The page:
“Probably more than half of women with congenital syphilis come into care late,” Bauer said, adding that there are providers who have never seen a case of congenital syphilis before.
CDPH officials have a few theories as to why rates are rising across the board. One of the primary theories is related to a decrease in condom usage.
“People aren’t using protection as much anymore,” Eidson-Ton said. “You really can prevent most STDs by using a barrier method.”
During the HIV AIDS crisis, people were more worried about getting infections and there was an increased effort and motivation to use protection. Since HIV rates have dropped off, condom usage has decreased, Eidson-Ton explained.
“I do think that effort has waned over the years,” she said.
In addition to decreased use of protection, officials are looking at the rising use of social media and an increase in casual hook-ups. As people’s social networks have expanded, so have their amount of sexual partners.
Health officials are also looking at cuts to health programs which provide treatment and testing as a potential reason for increasing rates.
“There’s definitely been cuts to public health funding generally which have affected things like public testing sites,” Eidson-Ton said.
According to Bauer, although there haven’t been recent cuts to public health funding in the state to centers that provide services like testing and treatment, state funding has remained level in recent years while cases have continued to increase during this time.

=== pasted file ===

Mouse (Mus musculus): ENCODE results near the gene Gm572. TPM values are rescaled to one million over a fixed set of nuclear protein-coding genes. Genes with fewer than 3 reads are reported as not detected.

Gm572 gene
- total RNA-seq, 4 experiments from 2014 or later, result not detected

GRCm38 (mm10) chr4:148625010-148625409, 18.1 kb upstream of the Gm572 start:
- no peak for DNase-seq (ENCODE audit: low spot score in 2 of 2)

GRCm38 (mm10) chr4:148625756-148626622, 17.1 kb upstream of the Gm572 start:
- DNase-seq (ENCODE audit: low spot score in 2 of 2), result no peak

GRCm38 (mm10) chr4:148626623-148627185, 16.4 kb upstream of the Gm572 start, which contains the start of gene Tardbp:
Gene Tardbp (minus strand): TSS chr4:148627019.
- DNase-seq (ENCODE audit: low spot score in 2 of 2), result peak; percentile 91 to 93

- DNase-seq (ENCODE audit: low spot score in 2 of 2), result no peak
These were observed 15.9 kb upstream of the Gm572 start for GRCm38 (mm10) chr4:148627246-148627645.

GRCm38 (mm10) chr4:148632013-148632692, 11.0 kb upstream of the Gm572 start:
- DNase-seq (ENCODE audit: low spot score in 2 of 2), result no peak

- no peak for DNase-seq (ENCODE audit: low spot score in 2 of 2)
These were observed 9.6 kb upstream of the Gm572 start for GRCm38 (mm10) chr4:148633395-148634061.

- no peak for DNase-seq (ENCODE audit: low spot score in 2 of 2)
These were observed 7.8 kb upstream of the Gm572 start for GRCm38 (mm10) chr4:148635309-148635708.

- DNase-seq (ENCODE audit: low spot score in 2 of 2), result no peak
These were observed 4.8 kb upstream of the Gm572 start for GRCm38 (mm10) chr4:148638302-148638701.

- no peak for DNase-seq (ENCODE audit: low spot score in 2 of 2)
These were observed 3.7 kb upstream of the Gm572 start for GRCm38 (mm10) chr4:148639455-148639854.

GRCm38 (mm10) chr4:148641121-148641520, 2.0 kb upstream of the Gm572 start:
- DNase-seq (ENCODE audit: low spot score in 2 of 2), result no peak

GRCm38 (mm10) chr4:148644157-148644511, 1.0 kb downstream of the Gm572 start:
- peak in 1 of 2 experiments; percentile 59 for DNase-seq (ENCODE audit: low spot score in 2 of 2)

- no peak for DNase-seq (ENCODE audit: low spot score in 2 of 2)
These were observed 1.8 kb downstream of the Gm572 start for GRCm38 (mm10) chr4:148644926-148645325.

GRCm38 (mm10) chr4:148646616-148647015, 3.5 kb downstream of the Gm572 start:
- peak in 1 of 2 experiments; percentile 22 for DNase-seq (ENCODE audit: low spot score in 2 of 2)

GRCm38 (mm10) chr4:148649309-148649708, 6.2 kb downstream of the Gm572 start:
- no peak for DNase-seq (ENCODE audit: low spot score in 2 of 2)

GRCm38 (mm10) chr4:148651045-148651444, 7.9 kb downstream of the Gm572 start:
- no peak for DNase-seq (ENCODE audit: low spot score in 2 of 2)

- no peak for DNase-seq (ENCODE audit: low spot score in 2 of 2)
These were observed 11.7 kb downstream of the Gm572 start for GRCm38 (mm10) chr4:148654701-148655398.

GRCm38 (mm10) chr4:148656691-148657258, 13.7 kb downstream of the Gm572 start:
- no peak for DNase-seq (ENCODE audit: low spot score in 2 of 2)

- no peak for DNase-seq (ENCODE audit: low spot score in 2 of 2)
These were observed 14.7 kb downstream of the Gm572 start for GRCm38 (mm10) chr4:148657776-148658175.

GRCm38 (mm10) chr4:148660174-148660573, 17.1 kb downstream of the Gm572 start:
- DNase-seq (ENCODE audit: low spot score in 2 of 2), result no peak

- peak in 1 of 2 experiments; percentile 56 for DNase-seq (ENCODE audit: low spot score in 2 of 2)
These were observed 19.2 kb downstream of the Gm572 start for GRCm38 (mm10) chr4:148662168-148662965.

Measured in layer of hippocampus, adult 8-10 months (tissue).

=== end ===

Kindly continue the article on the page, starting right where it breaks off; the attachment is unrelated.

“Having level funding to protect increases becomes challenging,” Bauer said.
A spokesperson from the governor's office was unable to verify that funding has remained level, but was able to note that the "2018 Budget Act includes a total of $14.2 million" for "STD-related activities." Additionally, STD testing and treatment are covered by the Family Planning Access, Care, and Treatment program. The 2018 budget plans to allocate $322.3 million to the program.
On June 27, Gov. Jerry Brown approved Senate Bill 840, which includes a one-time allocation of $2 million for improved access to STD prevention. These funds will improve upon existing services.
"Counties shall be targeted and prioritized based on population and incidence of sexually transmitted diseases," the bill text states. "Funds shall be allocated to targeted counties in a manner that balances the need to spread funding to as many counties as possible and the need to provide meaningful services to each funded county."